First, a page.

Mayor Michael R. Bloomberg today announced that New York City is beginning a public information campaign to provide New York City's political donor community information to advance the City's State and Federal priorities. The Mayor made the announcement to a group of prominent New York political activists and presented each with "The New York City Card." The Card will be updated each year and contain a list of the top State and Federal issues facing New York City each year. Detailed information on pending Federal and State issues and priorities will be distributed periodically.
"New York City needs all the help it can get in its fight for its fair share from Washington and Albany," said Mayor Bloomberg. "When National and State politicians and candidates call New Yorkers for campaign cash, we need to make sure they support our City's interest. It's simple, if you want to tap into New York's vast reservoir of resources, you need to support the policies and legislation that New York City needs to prosper and grow."
New York's donor community provides a disproportionate share of the funding for national political campaigns. Six zip codes in New York City contributed $61.5 million to Federal Campaigns in 2004 and one zip code, 10021, contributed more than $22 million to political campaigns in the last Federal election cycle. Not only does New York City provide a disproportionate share of political donations, but it also subsidizes the operation of the State and Federal Governments. New York City sends more than an $11 billion a year more to Albany than it receives in services. The imbalance of payments is even greater with Washington DC. New York City is the economic engine of both New York State and the entire country.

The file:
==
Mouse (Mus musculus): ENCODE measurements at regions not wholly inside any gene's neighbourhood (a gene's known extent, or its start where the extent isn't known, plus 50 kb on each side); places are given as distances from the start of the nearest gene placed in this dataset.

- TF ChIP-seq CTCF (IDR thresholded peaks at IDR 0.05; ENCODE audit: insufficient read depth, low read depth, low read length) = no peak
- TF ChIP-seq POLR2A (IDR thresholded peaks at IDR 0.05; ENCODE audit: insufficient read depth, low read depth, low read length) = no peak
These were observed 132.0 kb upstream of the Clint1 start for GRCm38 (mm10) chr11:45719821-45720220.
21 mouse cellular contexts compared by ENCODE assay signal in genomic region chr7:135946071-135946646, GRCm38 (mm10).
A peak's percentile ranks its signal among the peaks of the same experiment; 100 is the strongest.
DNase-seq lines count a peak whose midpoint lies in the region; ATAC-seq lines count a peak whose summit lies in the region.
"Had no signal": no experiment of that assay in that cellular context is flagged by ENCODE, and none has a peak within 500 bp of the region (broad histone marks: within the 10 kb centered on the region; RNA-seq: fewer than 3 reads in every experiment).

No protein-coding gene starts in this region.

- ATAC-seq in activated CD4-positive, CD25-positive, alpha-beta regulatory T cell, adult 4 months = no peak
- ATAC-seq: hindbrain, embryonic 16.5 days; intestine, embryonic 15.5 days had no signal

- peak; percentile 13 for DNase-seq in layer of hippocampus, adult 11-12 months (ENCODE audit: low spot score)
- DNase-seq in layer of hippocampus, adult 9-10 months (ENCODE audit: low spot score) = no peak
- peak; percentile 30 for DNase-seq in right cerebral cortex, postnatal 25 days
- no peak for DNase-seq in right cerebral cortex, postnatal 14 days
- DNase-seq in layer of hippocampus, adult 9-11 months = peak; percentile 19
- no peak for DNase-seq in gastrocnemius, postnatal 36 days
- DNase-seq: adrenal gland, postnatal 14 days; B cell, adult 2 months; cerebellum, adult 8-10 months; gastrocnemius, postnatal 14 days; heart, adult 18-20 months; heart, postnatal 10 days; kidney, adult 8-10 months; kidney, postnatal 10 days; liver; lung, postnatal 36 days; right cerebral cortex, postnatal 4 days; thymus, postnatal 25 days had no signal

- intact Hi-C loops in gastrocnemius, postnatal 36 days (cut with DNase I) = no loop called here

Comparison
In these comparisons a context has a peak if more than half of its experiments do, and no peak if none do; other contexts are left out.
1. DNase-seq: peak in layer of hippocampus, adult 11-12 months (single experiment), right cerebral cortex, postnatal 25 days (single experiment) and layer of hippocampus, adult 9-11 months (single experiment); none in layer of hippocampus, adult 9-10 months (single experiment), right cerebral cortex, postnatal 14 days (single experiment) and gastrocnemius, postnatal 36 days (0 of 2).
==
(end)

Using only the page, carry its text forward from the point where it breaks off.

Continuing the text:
The five priorities listed on the first New York City Card are:
The approval of the trade-in of $2 billion in Federal tax credits in exchange for $2 billion in upfront Federal funds for the long-needed rail link from Lower Manhattan to Long Island.
The allocation of Federal Homeland Security should be distributed to the nation's states and cities based on threat, not pork barrel politics.
The opposition to Federal eminent domain legislation that would cripple responsible re-development and revitalization.
The increase in the State cap on charter schools to 250 to provide working families greater educational choice for their children.
The support of legislation to provide financial incentives to produce affordable housing for New Yorkers.